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Rethinking Leadership and Character--from Spitzer to Schwarzenegger to Tressel

Recent weeks have brought a bumper crop of scandal and fallen icons--from Arnold Schwarzenegger's out of wedlock misdeeds to the resignation of Ohio State University football coach Jim Tressel for recruiting and ethical violations and his efforts to conceal them. The crash of fallen expectations seen in these stories is familiar, as we recall the plunge of Eliot Spitzer from crusading ethics reformer to serial call girl addict or of Bill Clinton from triumphantly reelected President to sexual harrasser. These and other scandals challenge us to rethink our perceptions of a respected leaders--if we were so wrong about them, we ask, should we ever trust our judgment?

Two psychologists, David DeSteno of Northeastern University and Piercarlo Valdesolo at Claremont McKenna College, have written a new book that challenges cherished views about what good character is, and sheds light on why good people do bad things. Out of Character: Surprising Truths About the Liar, Cheat, Sinner, (and Saint) Lurking in All of Us gives us a scientific perspective on why we make choices that hurt others.

Character Isn't Fixed, But Fluid
Drawing on a wealth of their own research, the authors argue that the quality of character is not a fixed quality made up of early childhood experiences, education, mentoring, and experience that is stamped on us like a code. Character is more of a process of constantly balancing conflicting goals and desires: getting what we want, doing what others expect, doing good, and pursuing our own drives and pleasures. Character is about making smart, nuanced choices in complex circumstances, based on strong self-awareness, rather than discipline.

"We'll show why the mind values flexibility," they write, "and why, whether we like it or not, exerting willpower doesn't inherently make us an angel, any more than indulging our urges necessarily makes us a devil. Life isn't that simple."

Knowing and wanting to make virtuous choices is essential to successful living and leadership. But the ease and frequency with which a leader or any of us can "do the right thing" is far more influenced by a myriad of situational and environmental factors than is commonly understood. These include selfish wants, opportunities for the organization, longer-term strategies, altruistic notions, unconscious biases, "old brain" fears (so and so is "out to get me".."I'm getting older and losing my appeal to women") and the will to win.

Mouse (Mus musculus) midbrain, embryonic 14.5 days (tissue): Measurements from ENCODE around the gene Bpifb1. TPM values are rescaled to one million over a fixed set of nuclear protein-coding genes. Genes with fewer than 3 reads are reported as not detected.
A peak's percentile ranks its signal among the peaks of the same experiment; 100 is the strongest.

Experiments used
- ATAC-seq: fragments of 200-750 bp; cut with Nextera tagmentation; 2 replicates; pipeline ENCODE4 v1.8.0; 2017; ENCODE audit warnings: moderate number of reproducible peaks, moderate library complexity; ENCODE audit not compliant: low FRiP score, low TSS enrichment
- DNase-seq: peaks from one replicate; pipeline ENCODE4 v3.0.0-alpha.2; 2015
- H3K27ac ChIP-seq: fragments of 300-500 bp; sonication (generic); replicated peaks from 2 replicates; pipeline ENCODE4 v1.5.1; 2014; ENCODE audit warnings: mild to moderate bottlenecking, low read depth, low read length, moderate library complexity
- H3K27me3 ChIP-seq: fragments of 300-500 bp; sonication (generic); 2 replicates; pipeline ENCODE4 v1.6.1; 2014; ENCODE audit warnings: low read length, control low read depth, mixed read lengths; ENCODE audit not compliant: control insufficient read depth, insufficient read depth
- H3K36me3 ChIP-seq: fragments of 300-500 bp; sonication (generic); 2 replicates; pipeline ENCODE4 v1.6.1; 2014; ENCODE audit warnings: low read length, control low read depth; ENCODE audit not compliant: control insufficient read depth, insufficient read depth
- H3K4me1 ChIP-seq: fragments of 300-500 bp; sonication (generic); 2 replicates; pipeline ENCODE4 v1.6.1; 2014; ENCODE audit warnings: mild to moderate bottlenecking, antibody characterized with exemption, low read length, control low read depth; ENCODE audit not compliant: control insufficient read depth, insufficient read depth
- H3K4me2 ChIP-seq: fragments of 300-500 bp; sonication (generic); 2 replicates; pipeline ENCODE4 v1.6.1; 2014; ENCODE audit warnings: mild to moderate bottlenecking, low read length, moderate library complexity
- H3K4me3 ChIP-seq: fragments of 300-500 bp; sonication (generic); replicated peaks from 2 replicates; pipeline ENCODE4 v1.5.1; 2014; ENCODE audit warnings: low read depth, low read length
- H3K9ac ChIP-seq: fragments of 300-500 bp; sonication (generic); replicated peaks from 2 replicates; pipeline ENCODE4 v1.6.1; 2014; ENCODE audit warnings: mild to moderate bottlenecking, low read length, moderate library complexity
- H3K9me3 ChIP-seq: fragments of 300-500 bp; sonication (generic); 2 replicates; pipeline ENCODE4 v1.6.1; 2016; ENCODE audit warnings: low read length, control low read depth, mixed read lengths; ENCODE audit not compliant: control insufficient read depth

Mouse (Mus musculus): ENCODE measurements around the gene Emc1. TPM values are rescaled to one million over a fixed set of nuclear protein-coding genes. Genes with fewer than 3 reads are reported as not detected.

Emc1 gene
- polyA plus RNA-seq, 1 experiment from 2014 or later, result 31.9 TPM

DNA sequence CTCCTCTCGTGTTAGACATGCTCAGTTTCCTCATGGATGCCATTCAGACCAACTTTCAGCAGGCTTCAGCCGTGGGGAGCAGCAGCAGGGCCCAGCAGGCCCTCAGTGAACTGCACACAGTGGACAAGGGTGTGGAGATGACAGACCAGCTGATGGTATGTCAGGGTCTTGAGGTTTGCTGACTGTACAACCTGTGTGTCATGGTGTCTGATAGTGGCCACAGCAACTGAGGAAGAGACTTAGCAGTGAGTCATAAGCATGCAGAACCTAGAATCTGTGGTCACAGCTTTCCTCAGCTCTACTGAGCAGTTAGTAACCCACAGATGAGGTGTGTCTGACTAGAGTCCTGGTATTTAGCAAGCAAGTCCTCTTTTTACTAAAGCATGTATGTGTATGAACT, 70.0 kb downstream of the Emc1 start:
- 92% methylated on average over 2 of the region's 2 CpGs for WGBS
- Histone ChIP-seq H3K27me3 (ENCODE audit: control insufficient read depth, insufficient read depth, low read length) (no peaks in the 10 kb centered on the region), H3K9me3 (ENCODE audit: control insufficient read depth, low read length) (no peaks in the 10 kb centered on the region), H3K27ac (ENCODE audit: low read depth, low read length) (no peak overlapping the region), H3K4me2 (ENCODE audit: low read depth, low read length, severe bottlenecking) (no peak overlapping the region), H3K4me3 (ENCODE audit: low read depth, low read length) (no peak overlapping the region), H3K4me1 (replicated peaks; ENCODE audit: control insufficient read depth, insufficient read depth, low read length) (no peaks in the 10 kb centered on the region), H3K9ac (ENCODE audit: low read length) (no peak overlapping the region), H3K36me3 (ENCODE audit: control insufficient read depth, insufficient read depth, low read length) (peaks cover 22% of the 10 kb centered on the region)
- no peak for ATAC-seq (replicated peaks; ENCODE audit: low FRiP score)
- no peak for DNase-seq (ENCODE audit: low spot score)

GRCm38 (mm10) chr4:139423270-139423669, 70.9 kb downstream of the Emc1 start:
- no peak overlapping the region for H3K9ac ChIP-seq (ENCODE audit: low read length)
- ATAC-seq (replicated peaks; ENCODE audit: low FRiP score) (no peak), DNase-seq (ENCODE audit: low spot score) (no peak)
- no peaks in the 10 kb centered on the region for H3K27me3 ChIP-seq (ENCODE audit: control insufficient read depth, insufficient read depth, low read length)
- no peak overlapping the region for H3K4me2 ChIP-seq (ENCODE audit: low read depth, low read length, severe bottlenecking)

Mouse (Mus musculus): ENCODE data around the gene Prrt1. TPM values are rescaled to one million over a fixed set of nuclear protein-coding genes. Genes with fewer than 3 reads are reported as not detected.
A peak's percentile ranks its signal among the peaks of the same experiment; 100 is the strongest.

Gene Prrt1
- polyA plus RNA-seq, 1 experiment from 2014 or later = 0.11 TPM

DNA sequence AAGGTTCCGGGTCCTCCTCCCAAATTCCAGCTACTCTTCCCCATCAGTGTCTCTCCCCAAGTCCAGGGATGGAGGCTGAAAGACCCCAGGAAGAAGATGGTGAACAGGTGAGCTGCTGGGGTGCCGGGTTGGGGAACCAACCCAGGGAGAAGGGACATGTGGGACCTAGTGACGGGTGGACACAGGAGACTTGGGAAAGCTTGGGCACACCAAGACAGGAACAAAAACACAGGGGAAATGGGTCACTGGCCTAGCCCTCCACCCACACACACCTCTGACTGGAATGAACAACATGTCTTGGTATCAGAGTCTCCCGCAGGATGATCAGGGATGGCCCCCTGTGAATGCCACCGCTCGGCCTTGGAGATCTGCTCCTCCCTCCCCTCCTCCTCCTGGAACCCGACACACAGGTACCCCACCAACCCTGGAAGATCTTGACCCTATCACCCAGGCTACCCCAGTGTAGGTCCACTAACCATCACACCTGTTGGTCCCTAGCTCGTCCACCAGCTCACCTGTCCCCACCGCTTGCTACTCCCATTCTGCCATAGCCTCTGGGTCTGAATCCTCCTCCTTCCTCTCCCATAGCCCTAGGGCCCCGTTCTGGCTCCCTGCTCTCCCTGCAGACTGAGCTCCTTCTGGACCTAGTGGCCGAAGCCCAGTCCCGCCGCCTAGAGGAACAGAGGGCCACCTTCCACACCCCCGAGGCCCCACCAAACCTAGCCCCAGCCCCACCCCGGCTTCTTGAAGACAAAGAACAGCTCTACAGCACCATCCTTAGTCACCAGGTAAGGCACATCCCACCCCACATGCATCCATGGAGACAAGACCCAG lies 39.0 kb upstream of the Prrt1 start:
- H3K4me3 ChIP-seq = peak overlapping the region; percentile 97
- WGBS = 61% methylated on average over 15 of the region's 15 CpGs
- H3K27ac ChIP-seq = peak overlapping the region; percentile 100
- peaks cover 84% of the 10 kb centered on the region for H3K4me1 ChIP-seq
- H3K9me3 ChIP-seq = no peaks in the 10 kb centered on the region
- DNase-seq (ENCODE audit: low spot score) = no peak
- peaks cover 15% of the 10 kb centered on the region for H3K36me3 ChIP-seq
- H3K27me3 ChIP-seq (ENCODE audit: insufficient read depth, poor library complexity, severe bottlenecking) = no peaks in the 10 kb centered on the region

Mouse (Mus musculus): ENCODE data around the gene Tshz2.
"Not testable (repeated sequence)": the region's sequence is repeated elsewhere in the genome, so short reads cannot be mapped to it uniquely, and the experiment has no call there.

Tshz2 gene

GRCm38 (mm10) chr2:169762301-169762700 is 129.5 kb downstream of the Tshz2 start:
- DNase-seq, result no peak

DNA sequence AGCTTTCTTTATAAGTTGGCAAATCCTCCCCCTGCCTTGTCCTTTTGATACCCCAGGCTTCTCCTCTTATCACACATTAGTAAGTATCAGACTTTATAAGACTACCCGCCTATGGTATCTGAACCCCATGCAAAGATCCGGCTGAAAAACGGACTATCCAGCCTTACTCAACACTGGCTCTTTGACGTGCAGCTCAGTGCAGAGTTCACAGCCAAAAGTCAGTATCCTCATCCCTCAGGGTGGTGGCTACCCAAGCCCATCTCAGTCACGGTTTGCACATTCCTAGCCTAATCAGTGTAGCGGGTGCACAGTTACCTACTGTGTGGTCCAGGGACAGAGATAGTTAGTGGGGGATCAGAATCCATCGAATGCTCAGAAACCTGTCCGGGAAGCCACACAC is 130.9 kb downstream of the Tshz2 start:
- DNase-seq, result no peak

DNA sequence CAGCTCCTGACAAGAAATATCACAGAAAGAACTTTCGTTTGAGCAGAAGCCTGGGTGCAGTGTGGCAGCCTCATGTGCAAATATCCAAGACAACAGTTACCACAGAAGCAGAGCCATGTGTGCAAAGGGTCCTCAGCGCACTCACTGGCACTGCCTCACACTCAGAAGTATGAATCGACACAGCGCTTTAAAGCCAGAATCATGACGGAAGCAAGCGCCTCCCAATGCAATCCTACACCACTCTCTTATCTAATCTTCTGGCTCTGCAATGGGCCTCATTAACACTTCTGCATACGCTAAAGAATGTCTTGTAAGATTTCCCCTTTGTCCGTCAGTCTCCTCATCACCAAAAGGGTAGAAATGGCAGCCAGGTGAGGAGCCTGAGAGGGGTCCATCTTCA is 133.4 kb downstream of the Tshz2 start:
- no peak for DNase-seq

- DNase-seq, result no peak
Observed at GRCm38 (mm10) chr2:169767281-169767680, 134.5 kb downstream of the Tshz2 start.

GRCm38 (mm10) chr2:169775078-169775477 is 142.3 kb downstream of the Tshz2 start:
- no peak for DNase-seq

When there is conflict between the big long-term goal (say, building a winning football program that makes millions of dollars and supports hundreds of jobs) and the ethics of a short-term decision (allowing players to get illegal gifts and cash from boosters)--a leader may make a decision without understanding what is really driving it.

The Downside of Virtue
DeSteno and Valdesolo argue that typical virtues such as charity or kindness can become destructive if taken to extremes, and vices such as lust or pride have a role to play in the best life has to offer (our lust may have sparked our marriage, our pride drove us to overcome setbacks).

In fact, we don't have nearly as much control over character as we like to think. Whether a funny television show, the advice of a peer, the praise of an authority figure, the adulation of a crowd--our emotions respond to micro-events that tip us toward actions, for better or worse, that we would never otherwise engage in. None of this is to say the authors are arguing that doing the right thing isn't the goal. But how we do the right thing evades black and white choices.

Controlled Experiments Show All of Us Will Take Advantage
The authors' experiments found that while we may think hypocrisy is only found in politicians, student participants screwed each over at the slightest provocation and generally felt ok about it later. Other research shows that many decent, well-meaning people will abuse others if given the power to do so in a controlled experiment.

Do Good, Then Win?
It seems for leaders in modern organizations, ethical and legal disasters often arise from confusion over the imperative to "win, then do good." The financial and political benefits that accrue from winning often seem the factor that most heavily clouds a leader's short term choices. Where regulations or laws can be soft pedaled for those who consistently win, some leaders assume that breaking rules in the short-term is a moral decision.

Consider Ohio State coach Tressel who saw himself as a proponent of respect and integrity. Did he think keeping his student athletes (many from disadvantaged backgrounds) content and with a few extra bucks in their pocket was a higher good in the short-term than NCAA regulations? Did the financial rewards of winning at NCAA Division One make the biggest statement about what was valued?

How should leaders be expected to behave? Should we be more tolerant of their trespasses and consider their achievements when we evaluate their poor choices? When leaders fail, are their organizations accountable?

Herb Schaffner is president of Schaffner Media Partners, a consultancy specializing in business, finance, and public affairs publishing expertise, and is found on Facebook. He has been a publisher and editor-in-chief at McGraw-Hill, and a senior editor at HarperCollins. Follow him on Twitter.
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